Magazine Cover - Classic Cars For Sale - 1000s of Classic Car Reviews, How To Service & Maintenance Guides

Porsche 924

Porsche 924 Published: 10th Aug 2018 - 0 Comments - Be the first, contribute now!

Porsche 924
Porsche 924
Porsche 924
The latest issue of Classic Cars For Sale is on sale now - Pick up your copy from all good newsagents including WHSmith or click here to subscribe now

Subscribe to Classic Motoring Magazine and save over 20%

Subscribe NOW

Available at all good newsagents including WHSmith

For all its faults there’s no arguing that the 924 is one of the unsung heroes of Porsche’s illustrious history. This oddball VW/Audi/ Porsche mix not only saved the company, over 40 years ago, but enabled Porsche to ultimately prosper. When it was introduced in 1976 – five years after the initial brief – the 924 replaced the 914 and 912 as the affordable Porsche and a hugely practical and usable one at that. Sadly, more than four decades on people still say it’s not a proper ‘Porker’. They’re wrong!


Although launched close together the 924 is not little brother to the 928 nor compete with the more powerful air-cooled Porsches or enjoy the image of the superior 944 and 968. That said, they acquit themselves well, especially the 140mph Turbos. Not fast by today’s standards, but they all cruise well with a Golf-like refinement and fuel economy. The 924’s real strength lies in its handling and road holding that belie the design’s age. Thanks to a rear transaxle, weight distribution is almost equal making the 924 beautifully balanced. Even if the 924 isn’t your fi rst choice as a classic, they make superb, dependable daily drivers and the hatchback facility makes this Porsche a surprisingly usable classic.


Judging by their prices, 924s have come of age. For good ones, expect to pay around £7000. you can double this for a Turbo. The very best sell for between £10-20K but (matching 944 values); Carreras are a different matter as only 75 were imported so expect to pay £70-100K. You can double this for the ultimate GTS and GTR versions, the latter being a 375bhp 911-beater of which only 17 were made. Racer Derek Bell won’t part with his for love nor money…


1977 Introduced in the UK with fuel injected 2-litre Audi power and choice of (fourspeed) manual or automatic; upmarket Lux trim follows

1978 Five-speed manual now standard in the UK. Special edition Martini: striped racing sponsor livery plus reworked suspension and alloy wheels

1979 Turbocharged models: 170bhp Lux equipment with a 911-Turbo steering wheel and trim, uprated running gear and chassis with optional sports dampers plus front and rear ventilated disc brakes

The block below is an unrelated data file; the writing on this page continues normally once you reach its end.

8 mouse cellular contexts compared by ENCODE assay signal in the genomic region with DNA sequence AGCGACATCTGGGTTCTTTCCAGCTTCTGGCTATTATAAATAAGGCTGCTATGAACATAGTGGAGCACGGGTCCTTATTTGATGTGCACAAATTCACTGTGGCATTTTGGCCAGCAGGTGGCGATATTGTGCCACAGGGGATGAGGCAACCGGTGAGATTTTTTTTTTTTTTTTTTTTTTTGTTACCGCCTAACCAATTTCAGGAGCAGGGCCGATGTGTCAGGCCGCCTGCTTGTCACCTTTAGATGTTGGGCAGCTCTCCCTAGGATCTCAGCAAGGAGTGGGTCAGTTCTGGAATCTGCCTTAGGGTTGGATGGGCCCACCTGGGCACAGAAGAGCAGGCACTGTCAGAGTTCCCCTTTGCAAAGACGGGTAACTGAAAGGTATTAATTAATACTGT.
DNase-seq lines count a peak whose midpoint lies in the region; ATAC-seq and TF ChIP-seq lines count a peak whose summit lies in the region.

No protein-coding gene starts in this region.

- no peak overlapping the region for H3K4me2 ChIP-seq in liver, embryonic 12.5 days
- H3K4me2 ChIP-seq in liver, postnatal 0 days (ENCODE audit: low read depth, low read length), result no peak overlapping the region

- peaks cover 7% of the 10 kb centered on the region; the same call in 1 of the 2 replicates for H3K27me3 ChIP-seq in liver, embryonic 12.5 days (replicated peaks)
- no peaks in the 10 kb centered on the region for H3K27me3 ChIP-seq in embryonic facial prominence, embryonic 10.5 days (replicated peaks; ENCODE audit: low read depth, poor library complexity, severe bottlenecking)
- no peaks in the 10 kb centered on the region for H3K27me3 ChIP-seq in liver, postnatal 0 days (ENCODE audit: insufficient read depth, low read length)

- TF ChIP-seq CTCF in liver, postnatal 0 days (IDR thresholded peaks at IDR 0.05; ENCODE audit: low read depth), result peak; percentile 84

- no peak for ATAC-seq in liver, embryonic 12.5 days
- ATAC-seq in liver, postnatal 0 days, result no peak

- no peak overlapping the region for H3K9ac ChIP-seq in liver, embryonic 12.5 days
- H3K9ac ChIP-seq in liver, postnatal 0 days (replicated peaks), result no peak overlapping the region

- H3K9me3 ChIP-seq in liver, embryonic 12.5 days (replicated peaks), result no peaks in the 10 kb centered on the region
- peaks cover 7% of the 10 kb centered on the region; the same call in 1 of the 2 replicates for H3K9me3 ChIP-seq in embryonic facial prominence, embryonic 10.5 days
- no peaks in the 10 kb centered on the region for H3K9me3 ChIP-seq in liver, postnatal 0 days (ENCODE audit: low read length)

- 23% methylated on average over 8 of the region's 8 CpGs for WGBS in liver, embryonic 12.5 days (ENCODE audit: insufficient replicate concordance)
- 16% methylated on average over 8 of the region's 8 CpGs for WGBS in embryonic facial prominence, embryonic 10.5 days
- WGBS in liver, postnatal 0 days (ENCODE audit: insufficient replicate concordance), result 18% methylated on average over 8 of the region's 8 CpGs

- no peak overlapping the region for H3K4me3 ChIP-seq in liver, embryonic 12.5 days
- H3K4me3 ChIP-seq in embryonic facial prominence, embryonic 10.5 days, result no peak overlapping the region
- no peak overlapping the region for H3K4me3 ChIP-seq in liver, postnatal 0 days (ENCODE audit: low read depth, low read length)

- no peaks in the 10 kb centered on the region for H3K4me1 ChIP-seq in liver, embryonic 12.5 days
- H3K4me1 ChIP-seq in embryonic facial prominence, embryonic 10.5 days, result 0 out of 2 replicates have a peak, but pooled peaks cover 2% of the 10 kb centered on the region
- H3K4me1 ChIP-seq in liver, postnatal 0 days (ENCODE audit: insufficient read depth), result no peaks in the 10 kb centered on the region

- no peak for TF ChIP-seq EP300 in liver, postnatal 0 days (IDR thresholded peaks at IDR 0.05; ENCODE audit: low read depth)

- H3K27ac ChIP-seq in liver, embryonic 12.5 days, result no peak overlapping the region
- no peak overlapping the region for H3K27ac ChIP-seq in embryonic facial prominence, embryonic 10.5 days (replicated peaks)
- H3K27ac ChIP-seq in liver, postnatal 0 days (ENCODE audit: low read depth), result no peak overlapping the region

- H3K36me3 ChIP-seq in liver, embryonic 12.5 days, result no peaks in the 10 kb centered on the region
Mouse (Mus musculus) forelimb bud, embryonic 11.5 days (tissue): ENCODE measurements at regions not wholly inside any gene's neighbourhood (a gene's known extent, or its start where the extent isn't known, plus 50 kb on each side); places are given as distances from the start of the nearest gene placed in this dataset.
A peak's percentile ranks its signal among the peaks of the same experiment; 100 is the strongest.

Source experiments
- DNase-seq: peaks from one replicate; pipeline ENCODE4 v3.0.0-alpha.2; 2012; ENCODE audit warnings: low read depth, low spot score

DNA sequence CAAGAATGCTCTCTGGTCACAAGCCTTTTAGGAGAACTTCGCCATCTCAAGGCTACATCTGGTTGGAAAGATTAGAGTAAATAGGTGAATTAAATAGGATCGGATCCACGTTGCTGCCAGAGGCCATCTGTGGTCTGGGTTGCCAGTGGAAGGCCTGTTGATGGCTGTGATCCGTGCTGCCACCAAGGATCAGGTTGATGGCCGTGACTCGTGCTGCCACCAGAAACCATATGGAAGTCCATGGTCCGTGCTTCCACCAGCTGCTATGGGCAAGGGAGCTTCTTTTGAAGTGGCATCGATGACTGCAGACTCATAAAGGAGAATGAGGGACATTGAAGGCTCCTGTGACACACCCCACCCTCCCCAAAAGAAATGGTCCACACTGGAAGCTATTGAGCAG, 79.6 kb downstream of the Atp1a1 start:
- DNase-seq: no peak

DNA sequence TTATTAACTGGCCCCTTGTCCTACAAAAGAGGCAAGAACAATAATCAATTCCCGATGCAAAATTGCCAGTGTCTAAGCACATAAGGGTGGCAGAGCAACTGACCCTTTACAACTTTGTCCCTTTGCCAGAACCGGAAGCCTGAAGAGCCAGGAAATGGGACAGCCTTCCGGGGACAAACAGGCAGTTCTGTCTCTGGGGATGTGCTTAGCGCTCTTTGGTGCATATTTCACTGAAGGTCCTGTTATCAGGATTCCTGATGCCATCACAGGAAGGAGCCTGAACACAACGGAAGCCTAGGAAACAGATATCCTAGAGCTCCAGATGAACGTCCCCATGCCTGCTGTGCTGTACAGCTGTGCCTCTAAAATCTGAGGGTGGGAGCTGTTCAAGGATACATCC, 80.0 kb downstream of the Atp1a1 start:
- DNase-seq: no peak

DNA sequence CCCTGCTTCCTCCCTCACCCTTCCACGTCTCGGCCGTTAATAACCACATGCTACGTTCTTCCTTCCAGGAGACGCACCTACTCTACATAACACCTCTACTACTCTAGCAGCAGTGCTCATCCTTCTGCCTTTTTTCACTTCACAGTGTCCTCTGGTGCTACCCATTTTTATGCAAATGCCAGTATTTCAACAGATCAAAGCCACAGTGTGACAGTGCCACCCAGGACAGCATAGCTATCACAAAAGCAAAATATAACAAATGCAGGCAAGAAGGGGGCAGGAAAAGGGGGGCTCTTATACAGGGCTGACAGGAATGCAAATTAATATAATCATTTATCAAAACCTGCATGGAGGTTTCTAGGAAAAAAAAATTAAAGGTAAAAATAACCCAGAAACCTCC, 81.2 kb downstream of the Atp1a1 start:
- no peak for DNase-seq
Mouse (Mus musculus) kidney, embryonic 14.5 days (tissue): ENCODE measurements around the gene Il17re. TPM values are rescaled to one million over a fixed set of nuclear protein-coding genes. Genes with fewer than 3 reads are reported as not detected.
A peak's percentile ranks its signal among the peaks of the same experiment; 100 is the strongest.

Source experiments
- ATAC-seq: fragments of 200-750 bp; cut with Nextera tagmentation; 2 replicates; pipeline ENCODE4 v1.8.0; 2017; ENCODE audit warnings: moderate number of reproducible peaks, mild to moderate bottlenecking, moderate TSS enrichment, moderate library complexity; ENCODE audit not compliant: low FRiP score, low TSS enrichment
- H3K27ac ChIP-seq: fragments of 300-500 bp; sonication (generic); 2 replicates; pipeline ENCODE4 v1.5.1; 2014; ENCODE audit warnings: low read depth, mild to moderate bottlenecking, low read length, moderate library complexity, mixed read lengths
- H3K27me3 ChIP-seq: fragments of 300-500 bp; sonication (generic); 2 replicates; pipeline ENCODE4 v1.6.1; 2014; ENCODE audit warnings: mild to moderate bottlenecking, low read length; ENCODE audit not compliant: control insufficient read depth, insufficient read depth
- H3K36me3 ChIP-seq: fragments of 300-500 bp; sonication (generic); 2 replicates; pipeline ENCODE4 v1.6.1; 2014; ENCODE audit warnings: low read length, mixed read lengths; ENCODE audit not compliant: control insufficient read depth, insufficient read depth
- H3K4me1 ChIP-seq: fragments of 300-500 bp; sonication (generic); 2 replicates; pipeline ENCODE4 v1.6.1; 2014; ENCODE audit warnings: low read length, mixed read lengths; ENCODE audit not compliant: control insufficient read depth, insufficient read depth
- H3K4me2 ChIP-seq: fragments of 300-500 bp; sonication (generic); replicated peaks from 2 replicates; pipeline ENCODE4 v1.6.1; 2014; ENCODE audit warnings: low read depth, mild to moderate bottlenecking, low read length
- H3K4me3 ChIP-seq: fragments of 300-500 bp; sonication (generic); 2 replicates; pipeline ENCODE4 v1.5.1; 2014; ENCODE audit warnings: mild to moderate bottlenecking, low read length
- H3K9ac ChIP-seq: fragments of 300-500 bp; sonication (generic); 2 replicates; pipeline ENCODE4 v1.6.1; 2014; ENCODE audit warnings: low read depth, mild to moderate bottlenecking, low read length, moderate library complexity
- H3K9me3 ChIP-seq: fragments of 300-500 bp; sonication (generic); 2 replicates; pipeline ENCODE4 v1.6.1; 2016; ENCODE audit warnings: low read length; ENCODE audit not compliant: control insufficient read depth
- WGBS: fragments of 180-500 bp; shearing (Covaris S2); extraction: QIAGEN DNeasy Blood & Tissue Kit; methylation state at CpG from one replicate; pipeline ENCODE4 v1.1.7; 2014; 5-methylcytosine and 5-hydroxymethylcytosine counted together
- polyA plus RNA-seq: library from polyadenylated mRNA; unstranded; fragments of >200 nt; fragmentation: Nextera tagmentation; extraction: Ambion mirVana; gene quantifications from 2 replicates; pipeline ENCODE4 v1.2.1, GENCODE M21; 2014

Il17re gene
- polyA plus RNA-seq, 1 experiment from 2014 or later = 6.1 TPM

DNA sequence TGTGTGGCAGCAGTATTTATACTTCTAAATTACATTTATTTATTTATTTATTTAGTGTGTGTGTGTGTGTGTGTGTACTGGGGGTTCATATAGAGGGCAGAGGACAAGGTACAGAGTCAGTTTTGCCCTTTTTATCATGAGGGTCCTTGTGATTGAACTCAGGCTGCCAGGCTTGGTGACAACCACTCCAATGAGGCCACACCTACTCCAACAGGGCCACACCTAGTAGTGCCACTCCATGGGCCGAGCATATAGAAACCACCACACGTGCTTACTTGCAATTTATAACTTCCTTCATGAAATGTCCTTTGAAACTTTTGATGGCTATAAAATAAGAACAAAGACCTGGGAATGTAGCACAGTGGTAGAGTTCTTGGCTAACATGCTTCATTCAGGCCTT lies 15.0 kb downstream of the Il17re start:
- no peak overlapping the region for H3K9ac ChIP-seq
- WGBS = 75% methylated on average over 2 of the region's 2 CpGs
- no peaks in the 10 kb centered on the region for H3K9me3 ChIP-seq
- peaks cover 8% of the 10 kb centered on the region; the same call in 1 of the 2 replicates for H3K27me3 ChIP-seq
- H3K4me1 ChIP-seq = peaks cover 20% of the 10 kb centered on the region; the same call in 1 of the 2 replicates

1980 Full bodyshell antirust galvanisation. Standard 924 gained a 21mm anti-roll bar and Turbo wheel option

1981 Alpine White Le Mans complete with special body stripes, Le Mans script, a Turbo rear spoiler and sports suspension; for’82 anti-roll bar changes option LSD plus Turbo sound insulation

1985 924S using 150bhp 944 engine, reworked chassis, etc

Best models


Equipped with detuned 944 engine plus similar chassis and optional limited slip differential it silenced the critics; pace upped to 160bhp for ’88


With 45bhp more power, turbo thrust, reworked chassis… these are real affordable supercars. More go for ’81 with almost 180bhp provided


If you don’t want gigantic go, they are generally fine plus gained the Turbo’s chassis after 1980. Look out for the Martini and Le Mans special editions

Top buying tips


In spite of soaring values, rebuilds are probably not viable although the 924 is easy to maintain as certain hardware came from both the 1302 Beetle and early Golf/Scirocco ranges


Standard cars becoming rare as they are so easy to improve; you can install 944/968 or 928 brakes, fit Boxster rims, for instance. For expert advice on all matters 924 look to and the 924 Owners’ Club


Full galvanisation of the body was employed for 1980, but they can rot in all the usual places and inherent low values may have led to past bodging


Audi’s 924 engine (not VW LT van!) is very durable if maintained although can suffer head gasket failures; 924S uses 944 unit that was known to suffer from bore wear as well as failed counter rotating shafts causing it to run roughly


Hardy interiors but the dashboard’s tops, crack. Bear in mind that if originality is critical, some of the early and comical seat pattern trims may be hard to obtain or replicate

User Comments

This review has 0 comments - Be the first!

Leave a comment

Keep it polite and on topic. Your email address will not be published. Please do not advertise products, all posts of this nature will be removed. We do not stock or supply any of these products, we independently review these products.

Latest Issue Cover - Click here to subscribe

Subscribe to Classic Motoring Magazine and save over 25%